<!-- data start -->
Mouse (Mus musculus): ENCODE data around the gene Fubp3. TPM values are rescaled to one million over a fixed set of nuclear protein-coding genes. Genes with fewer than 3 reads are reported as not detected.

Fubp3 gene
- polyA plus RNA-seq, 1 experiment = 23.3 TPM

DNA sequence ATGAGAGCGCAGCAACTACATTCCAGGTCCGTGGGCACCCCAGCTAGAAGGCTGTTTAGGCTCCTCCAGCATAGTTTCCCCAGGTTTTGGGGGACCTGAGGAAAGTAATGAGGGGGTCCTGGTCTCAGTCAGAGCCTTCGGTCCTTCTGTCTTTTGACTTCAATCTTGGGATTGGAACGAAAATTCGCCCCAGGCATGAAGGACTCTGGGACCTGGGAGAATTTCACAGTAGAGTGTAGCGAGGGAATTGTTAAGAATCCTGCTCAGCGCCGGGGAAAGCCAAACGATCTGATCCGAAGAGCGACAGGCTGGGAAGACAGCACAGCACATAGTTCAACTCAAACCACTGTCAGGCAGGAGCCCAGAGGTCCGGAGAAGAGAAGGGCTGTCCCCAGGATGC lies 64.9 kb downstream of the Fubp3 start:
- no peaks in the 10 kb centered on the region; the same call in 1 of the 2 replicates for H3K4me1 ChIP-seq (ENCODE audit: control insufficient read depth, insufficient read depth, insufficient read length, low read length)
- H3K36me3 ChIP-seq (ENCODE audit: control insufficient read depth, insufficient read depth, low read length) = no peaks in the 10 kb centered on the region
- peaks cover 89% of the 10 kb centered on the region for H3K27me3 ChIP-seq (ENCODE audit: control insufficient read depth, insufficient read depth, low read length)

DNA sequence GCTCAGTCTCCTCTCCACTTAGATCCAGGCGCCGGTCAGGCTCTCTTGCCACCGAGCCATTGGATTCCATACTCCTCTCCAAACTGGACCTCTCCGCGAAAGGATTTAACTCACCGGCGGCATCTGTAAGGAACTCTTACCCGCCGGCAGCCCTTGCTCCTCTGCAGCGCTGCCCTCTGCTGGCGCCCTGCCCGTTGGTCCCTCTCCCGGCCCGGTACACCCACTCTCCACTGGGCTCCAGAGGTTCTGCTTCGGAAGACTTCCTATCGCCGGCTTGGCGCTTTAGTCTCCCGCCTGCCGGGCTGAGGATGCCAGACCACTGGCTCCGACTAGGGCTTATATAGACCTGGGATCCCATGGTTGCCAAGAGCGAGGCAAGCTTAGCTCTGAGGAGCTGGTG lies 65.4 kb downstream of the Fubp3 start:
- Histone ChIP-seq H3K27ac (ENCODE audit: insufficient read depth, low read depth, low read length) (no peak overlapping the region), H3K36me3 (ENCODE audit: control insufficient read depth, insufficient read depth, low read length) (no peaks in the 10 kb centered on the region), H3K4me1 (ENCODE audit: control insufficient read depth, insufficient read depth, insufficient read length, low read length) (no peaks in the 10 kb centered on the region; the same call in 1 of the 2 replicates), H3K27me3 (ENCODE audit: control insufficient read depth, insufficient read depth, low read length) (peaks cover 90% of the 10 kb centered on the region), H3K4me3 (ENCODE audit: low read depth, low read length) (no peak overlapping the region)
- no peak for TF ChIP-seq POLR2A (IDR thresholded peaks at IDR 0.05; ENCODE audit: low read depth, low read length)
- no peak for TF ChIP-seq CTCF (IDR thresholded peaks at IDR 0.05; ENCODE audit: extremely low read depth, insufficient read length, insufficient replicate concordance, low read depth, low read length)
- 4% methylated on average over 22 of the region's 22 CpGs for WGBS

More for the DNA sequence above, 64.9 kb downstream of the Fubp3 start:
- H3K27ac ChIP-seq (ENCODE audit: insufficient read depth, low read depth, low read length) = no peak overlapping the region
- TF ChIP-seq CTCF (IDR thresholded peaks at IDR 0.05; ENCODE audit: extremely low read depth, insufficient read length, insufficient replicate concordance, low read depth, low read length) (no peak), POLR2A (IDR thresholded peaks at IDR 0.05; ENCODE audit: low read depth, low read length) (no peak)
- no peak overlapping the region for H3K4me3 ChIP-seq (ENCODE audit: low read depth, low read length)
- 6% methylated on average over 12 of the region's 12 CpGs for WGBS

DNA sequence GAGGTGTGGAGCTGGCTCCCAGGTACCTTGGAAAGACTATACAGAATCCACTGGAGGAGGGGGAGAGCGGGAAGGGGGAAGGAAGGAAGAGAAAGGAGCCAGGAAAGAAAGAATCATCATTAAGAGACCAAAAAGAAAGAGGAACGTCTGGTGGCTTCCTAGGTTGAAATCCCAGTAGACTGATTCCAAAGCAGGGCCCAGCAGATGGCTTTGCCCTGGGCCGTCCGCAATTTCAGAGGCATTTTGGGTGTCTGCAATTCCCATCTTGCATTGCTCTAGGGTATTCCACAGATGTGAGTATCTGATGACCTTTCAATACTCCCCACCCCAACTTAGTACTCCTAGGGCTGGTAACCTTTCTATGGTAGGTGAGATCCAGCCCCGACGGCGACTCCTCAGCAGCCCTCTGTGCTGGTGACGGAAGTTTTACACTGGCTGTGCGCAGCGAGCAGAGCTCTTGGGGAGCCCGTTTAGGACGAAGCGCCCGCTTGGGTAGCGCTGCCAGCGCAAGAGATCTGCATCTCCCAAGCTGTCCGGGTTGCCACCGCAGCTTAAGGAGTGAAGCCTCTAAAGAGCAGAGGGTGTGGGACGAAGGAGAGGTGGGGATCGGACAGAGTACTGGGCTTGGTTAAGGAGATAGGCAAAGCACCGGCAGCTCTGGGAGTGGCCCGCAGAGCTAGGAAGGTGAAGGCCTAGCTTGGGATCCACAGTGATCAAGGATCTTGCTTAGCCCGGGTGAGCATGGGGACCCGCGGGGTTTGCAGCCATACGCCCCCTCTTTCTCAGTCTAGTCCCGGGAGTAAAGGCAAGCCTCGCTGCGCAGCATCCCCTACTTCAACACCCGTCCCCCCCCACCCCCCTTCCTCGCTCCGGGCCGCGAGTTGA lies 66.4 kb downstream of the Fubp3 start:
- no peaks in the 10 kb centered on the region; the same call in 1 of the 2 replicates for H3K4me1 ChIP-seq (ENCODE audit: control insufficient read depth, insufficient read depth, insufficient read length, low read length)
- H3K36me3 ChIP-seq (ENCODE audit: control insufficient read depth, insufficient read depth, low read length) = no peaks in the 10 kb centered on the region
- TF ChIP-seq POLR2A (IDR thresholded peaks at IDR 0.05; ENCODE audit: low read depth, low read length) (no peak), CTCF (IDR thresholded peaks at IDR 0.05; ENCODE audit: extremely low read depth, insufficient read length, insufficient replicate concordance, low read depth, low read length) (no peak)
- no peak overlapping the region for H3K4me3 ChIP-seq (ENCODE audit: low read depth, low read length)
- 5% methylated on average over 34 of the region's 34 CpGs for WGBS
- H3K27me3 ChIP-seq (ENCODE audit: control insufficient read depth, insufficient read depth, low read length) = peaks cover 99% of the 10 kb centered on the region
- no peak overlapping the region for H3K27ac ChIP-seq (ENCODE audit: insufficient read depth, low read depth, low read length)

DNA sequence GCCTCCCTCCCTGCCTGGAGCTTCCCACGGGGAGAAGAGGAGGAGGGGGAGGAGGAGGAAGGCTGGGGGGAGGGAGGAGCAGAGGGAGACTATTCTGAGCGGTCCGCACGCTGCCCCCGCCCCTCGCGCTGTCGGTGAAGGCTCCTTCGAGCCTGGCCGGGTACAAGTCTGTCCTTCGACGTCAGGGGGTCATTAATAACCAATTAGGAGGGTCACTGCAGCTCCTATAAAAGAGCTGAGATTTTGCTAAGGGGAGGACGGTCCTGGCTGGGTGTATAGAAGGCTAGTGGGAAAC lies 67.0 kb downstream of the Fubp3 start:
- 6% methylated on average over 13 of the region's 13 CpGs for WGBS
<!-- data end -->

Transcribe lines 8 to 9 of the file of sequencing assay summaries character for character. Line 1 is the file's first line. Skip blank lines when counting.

DNA sequence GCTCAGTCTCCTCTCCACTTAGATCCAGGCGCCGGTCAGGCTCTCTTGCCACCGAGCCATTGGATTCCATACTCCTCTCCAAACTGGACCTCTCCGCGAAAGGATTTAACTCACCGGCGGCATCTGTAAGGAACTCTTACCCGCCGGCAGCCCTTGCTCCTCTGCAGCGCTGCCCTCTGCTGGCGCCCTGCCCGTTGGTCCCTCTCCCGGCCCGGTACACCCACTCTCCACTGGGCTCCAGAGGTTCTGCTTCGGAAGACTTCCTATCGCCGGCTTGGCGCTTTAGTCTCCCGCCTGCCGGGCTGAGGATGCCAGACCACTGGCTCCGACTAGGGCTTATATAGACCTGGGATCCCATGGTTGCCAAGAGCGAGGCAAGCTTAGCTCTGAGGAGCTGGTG lies 65.4 kb downstream of the Fubp3 start:
- Histone ChIP-seq H3K27ac (ENCODE audit: insufficient read depth, low read depth, low read length) (no peak overlapping the region), H3K36me3 (ENCODE audit: control insufficient read depth, insufficient read depth, low read length) (no peaks in the 10 kb centered on the region), H3K4me1 (ENCODE audit: control insufficient read depth, insufficient read depth, insufficient read length, low read length) (no peaks in the 10 kb centered on the region; the same call in 1 of the 2 replicates), H3K27me3 (ENCODE audit: control insufficient read depth, insufficient read depth, low read length) (peaks cover 90% of the 10 kb centered on the region), H3K4me3 (ENCODE audit: low read depth, low read length) (no peak overlapping the region)